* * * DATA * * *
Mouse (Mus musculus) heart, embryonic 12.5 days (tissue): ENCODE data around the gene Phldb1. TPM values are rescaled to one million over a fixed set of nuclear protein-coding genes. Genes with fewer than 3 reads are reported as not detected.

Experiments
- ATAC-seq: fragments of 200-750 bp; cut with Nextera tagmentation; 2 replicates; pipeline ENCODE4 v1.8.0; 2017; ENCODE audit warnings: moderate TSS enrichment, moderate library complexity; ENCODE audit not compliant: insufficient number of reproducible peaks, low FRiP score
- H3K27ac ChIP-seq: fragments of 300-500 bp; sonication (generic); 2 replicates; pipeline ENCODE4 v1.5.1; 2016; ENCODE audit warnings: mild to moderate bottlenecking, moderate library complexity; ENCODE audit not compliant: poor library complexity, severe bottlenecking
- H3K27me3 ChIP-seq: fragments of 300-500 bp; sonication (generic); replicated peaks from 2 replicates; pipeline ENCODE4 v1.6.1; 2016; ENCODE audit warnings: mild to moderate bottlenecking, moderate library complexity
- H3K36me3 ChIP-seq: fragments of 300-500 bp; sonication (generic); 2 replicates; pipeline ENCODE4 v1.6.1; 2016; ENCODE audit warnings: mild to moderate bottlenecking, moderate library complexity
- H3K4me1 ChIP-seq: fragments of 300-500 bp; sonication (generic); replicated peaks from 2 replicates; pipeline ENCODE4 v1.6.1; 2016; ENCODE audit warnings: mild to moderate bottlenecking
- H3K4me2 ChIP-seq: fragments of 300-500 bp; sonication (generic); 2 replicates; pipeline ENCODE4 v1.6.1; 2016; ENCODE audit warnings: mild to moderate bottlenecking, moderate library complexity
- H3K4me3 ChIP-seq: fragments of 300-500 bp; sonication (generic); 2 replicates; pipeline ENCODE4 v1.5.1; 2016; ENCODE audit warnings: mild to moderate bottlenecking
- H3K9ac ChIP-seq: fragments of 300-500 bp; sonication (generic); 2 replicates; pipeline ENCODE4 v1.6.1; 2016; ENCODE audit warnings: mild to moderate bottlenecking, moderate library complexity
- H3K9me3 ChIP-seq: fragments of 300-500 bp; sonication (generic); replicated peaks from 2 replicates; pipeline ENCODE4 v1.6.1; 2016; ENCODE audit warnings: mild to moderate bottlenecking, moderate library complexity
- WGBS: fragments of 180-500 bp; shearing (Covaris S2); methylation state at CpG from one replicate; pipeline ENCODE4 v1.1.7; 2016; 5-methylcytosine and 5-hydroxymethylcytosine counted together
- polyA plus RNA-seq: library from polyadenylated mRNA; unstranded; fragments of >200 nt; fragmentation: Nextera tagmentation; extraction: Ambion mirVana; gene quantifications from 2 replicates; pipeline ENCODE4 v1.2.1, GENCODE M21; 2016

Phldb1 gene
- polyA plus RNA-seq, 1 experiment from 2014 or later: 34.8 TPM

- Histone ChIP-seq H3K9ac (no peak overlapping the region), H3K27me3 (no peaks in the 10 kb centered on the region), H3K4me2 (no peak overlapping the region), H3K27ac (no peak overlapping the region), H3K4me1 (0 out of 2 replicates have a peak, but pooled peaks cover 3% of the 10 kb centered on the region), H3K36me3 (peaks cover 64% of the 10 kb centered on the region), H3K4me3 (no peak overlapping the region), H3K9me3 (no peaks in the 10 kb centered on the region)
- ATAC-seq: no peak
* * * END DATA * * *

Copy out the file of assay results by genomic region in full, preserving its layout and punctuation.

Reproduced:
Mouse (Mus musculus) heart, embryonic 12.5 days (tissue): ENCODE data around the gene Phldb1. TPM values are rescaled to one million over a fixed set of nuclear protein-coding genes. Genes with fewer than 3 reads are reported as not detected.

Experiments
- ATAC-seq: fragments of 200-750 bp; cut with Nextera tagmentation; 2 replicates; pipeline ENCODE4 v1.8.0; 2017; ENCODE audit warnings: moderate TSS enrichment, moderate library complexity; ENCODE audit not compliant: insufficient number of reproducible peaks, low FRiP score
- H3K27ac ChIP-seq: fragments of 300-500 bp; sonication (generic); 2 replicates; pipeline ENCODE4 v1.5.1; 2016; ENCODE audit warnings: mild to moderate bottlenecking, moderate library complexity; ENCODE audit not compliant: poor library complexity, severe bottlenecking
- H3K27me3 ChIP-seq: fragments of 300-500 bp; sonication (generic); replicated peaks from 2 replicates; pipeline ENCODE4 v1.6.1; 2016; ENCODE audit warnings: mild to moderate bottlenecking, moderate library complexity
- H3K36me3 ChIP-seq: fragments of 300-500 bp; sonication (generic); 2 replicates; pipeline ENCODE4 v1.6.1; 2016; ENCODE audit warnings: mild to moderate bottlenecking, moderate library complexity
- H3K4me1 ChIP-seq: fragments of 300-500 bp; sonication (generic); replicated peaks from 2 replicates; pipeline ENCODE4 v1.6.1; 2016; ENCODE audit warnings: mild to moderate bottlenecking
- H3K4me2 ChIP-seq: fragments of 300-500 bp; sonication (generic); 2 replicates; pipeline ENCODE4 v1.6.1; 2016; ENCODE audit warnings: mild to moderate bottlenecking, moderate library complexity
- H3K4me3 ChIP-seq: fragments of 300-500 bp; sonication (generic); 2 replicates; pipeline ENCODE4 v1.5.1; 2016; ENCODE audit warnings: mild to moderate bottlenecking
- H3K9ac ChIP-seq: fragments of 300-500 bp; sonication (generic); 2 replicates; pipeline ENCODE4 v1.6.1; 2016; ENCODE audit warnings: mild to moderate bottlenecking, moderate library complexity
- H3K9me3 ChIP-seq: fragments of 300-500 bp; sonication (generic); replicated peaks from 2 replicates; pipeline ENCODE4 v1.6.1; 2016; ENCODE audit warnings: mild to moderate bottlenecking, moderate library complexity
- WGBS: fragments of 180-500 bp; shearing (Covaris S2); methylation state at CpG from one replicate; pipeline ENCODE4 v1.1.7; 2016; 5-methylcytosine and 5-hydroxymethylcytosine counted together
- polyA plus RNA-seq: library from polyadenylated mRNA; unstranded; fragments of >200 nt; fragmentation: Nextera tagmentation; extraction: Ambion mirVana; gene quantifications from 2 replicates; pipeline ENCODE4 v1.2.1, GENCODE M21; 2016

Phldb1 gene
- polyA plus RNA-seq, 1 experiment from 2014 or later: 34.8 TPM

- Histone ChIP-seq H3K9ac (no peak overlapping the region), H3K27me3 (no peaks in the 10 kb centered on the region), H3K4me2 (no peak overlapping the region), H3K27ac (no peak overlapping the region), H3K4me1 (0 out of 2 replicates have a peak, but pooled peaks cover 3% of the 10 kb centered on the region), H3K36me3 (peaks cover 64% of the 10 kb centered on the region), H3K4me3 (no peak overlapping the region), H3K9me3 (no peaks in the 10 kb centered on the region)
- ATAC-seq: no peak